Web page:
The experts say an expansion of basic services to everyone is highly progressive because those who rely on them will be disproportionately the least wealthy in society.

    Almost half of the world's jobs, paying almost $16 trillion in wages, could be automated just by adapting existing technology in robotics, machine learning and Artificial Intelligence, a recent report by McKinsey estimated.

    Professor Henrietta Moore, director of UCL’s Institute for Global Prosperity, said: “Without radical new ideas that challenge the status quo, we face a future where the changing shape of our society and labour market leaves more and more people struggling simply to achieve the basics – let alone having the resources and mental energy to allow themselves and their families to flourish.”
    Business picture of the day

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    She said that UBS was a logical extension of the widely accepted principle that health and education should be free at the point of use to everyone.
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  3. Nobody has created the cryptocurrency we actually need just yet.

    You see, Satoshi understood the first part of the maxim, the power to print money. What he missed was the power to distribute that money.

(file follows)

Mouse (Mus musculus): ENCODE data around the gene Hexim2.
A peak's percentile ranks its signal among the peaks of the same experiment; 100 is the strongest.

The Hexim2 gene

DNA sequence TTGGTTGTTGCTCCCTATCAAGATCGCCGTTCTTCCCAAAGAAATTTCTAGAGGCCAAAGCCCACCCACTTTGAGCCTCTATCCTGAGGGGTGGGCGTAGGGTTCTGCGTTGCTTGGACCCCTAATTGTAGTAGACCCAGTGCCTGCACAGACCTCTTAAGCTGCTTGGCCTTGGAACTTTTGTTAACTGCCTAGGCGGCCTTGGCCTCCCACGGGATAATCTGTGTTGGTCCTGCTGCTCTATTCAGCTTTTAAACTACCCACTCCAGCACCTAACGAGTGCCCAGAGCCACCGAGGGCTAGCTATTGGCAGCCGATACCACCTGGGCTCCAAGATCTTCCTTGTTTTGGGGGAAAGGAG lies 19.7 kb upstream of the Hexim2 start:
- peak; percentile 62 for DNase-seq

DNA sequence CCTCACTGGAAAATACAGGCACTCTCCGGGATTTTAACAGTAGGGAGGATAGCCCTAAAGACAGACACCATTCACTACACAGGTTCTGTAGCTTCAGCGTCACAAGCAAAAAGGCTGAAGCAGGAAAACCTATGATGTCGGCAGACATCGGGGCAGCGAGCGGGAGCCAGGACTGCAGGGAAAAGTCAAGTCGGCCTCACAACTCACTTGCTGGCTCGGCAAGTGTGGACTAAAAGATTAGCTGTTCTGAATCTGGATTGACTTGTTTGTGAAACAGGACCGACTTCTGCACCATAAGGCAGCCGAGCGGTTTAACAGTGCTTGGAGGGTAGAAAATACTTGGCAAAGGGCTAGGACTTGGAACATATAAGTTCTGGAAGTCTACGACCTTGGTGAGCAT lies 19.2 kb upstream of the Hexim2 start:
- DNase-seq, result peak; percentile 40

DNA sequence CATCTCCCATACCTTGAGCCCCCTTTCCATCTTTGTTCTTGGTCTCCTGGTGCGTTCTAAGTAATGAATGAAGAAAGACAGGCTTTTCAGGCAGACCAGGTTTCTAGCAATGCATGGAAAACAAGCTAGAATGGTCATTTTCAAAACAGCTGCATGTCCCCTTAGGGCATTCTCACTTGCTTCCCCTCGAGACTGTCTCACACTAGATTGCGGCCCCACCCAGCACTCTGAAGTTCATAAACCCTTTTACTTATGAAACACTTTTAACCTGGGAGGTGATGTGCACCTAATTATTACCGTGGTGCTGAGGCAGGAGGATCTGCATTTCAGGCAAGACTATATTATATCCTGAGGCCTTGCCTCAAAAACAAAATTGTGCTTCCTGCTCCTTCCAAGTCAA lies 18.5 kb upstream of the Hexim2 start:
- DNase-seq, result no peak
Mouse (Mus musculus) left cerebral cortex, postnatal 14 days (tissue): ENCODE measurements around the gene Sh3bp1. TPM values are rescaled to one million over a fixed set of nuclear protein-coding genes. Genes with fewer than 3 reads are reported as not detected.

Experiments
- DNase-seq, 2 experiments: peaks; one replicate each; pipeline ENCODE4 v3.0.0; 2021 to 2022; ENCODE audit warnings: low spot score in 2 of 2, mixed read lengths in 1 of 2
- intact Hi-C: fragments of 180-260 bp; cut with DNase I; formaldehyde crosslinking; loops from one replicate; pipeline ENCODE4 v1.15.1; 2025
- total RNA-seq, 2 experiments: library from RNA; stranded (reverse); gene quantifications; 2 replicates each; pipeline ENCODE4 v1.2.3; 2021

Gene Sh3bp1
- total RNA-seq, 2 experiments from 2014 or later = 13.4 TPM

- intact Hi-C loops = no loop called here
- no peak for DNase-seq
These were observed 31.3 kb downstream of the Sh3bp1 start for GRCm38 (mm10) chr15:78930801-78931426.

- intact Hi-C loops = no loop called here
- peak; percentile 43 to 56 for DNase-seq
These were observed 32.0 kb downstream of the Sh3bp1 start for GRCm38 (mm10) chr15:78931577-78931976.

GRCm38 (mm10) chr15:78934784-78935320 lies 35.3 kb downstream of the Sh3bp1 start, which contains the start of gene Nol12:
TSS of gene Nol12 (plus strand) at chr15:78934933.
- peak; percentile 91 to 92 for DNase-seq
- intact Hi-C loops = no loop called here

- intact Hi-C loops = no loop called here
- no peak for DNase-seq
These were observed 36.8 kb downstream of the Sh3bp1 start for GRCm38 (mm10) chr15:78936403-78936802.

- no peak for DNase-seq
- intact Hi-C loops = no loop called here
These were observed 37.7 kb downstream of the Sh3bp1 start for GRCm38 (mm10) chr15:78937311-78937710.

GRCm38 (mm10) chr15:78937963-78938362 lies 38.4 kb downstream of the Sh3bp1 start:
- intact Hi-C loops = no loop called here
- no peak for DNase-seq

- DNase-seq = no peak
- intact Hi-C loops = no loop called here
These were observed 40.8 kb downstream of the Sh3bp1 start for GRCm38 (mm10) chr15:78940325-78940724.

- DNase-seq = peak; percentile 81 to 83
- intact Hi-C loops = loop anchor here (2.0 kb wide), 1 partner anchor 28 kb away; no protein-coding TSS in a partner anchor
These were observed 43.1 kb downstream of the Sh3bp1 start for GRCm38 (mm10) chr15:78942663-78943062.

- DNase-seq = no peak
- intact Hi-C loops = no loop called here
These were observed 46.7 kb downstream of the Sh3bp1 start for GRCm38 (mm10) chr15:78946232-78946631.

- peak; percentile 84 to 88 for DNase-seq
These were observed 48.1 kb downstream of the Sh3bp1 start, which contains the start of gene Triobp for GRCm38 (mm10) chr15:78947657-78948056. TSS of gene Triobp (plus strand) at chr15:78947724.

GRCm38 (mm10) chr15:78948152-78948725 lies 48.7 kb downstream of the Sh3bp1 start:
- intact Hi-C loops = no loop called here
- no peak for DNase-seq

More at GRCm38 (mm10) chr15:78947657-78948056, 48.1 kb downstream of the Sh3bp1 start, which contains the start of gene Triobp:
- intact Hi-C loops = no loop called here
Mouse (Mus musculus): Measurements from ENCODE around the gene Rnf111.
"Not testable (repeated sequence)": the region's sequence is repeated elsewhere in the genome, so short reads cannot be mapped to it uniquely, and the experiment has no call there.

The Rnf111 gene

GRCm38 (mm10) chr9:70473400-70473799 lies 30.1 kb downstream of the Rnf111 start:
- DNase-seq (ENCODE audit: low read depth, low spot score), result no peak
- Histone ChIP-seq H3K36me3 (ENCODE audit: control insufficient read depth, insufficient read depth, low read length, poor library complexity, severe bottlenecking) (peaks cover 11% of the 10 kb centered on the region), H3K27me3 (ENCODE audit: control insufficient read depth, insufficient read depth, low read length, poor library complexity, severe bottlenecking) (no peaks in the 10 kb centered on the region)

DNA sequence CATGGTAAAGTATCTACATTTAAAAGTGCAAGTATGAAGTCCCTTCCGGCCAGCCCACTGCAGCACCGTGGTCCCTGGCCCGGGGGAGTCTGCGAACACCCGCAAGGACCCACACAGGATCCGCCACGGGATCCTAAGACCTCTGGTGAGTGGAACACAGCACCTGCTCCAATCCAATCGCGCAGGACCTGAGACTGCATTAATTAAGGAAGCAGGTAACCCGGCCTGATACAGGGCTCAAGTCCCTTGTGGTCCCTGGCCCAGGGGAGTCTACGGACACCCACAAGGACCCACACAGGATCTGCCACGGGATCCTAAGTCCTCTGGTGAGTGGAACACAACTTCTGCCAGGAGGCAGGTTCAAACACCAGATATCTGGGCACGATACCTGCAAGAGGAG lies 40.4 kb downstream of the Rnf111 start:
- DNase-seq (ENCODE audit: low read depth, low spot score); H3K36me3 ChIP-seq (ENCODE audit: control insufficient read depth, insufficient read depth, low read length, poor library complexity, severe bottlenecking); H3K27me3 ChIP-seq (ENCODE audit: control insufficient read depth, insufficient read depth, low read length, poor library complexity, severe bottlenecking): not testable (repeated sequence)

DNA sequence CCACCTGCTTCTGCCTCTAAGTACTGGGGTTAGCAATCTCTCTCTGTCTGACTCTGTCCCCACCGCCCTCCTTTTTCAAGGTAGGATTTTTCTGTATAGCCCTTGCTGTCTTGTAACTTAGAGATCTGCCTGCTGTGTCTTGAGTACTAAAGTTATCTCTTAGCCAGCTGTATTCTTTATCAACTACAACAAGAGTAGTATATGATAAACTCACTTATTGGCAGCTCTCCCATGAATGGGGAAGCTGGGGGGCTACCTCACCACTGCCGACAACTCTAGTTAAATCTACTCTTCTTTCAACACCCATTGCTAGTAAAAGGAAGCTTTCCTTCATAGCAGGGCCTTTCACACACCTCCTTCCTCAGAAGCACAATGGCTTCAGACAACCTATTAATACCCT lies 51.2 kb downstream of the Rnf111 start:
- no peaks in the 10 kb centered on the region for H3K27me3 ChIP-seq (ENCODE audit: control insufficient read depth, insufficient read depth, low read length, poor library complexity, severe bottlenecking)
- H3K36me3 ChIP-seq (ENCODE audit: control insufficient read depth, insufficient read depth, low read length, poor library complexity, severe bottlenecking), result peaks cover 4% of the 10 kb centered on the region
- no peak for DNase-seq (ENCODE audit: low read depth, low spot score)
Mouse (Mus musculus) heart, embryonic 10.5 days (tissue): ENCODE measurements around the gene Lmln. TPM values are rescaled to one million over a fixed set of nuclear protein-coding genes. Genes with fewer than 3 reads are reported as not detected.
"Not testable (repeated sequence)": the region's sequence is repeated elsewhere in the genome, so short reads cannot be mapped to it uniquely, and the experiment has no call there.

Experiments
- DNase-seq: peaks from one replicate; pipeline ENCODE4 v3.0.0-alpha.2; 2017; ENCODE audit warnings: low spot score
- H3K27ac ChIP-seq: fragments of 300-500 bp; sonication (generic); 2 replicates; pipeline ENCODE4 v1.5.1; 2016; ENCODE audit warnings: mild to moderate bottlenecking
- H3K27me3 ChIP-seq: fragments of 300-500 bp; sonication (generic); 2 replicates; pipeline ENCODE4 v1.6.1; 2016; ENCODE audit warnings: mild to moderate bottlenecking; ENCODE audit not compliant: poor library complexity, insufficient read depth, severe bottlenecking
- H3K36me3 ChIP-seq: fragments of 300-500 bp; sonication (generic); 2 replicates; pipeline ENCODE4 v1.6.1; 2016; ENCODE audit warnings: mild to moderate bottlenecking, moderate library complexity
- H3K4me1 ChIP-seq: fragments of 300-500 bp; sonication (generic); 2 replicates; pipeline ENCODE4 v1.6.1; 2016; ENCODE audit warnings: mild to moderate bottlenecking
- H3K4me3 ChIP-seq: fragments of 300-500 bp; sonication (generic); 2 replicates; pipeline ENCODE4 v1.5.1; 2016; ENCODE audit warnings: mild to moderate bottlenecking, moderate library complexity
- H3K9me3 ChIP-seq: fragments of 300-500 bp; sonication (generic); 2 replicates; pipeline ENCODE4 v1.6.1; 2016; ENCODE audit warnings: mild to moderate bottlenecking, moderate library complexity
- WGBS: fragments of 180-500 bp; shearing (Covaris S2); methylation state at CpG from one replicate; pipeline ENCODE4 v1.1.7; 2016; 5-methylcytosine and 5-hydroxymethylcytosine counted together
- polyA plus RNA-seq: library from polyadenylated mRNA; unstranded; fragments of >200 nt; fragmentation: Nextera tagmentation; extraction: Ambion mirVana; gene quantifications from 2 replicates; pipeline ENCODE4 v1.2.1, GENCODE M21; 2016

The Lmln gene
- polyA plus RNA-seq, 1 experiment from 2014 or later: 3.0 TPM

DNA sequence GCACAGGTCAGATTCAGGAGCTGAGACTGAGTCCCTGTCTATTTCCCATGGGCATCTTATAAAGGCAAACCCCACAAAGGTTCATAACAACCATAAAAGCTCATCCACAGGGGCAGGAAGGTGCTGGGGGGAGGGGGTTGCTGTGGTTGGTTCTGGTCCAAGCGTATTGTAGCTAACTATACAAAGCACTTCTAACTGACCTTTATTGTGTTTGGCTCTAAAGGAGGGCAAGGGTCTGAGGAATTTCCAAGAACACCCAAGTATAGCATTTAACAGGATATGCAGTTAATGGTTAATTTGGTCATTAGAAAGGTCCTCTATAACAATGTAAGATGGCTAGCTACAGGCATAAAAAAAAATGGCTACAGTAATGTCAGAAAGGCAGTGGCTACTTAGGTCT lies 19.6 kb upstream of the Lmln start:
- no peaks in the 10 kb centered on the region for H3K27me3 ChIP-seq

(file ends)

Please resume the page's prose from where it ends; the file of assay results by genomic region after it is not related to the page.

The second part is actually the most crucial part of the puzzle. Missing it created a critical flaw in the Bitcoin ecosystem. Instead of distributing the money far and wide, it traded central bankers for an un-elected group of miners.

    These miners play havoc with the system, holding back much needed software upgrades like SegWit for years and threatening pointless hard forks in order to drive down the price with FUD and scoop up more coins at a depressed price.

    But what if there was a different way?

    What if you could design a system that would completely alter the economic landscape of the world forever?

    The key is how you distribute the money at the moment of creation.

    And the first group to recognize this opportunity and put it into action will change the world.